Film plates are effective at detecting patien bed bacteria.

The use of film plates is more effective than traditional methods in testing for potentially harmful bacteria in hospital beds.

That was a key finding in a study presented at the recent annual Association for Professionals in Infection Control and Epidemiology (APIC) conference in Baltimore.

Edmond A. Hooker, M.D., associate professor of health services administration, Xavier University, Cincinnati, led the study to find an effective method of determining the cleanliness of hospital bed mattresses and decks. It also attempted to determine if current cleaning practices are adequate.

The study, conducted at five hospitals in four cities, showed that more than 85 percent of hospital beds tested with film plates were determined to have bacteria regardless of whether they had been cleaned by housekeeping staff, Hooker says.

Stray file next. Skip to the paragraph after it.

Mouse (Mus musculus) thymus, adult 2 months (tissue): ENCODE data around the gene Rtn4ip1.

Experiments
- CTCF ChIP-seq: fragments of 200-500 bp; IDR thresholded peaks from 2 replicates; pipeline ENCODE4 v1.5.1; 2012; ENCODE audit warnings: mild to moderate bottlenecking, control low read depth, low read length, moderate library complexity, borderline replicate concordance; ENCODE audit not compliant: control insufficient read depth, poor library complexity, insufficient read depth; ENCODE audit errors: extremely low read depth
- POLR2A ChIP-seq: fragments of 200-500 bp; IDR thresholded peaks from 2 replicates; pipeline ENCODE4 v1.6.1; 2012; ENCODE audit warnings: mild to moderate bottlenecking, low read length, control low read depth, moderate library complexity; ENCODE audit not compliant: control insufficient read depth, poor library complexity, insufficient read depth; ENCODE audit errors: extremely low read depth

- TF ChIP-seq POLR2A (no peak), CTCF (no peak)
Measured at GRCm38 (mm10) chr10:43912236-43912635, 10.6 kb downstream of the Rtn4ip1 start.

The film plates identified growth on more than twice as many mattresses as did rayon-tipped swabs, which were used to test the same areas on the same beds. Hooker says the swabs are a common method to test for bacteria on hospital beds.

The research reinforces the concerns of many physicians, infection control officers and others that hospital beds harbor bacteria and other microorganisms even after terminal disinfection, Hooker says. Hospitals may need to reevaluate the time spent cleaning patient rooms and the thoroughness of the work, he adds.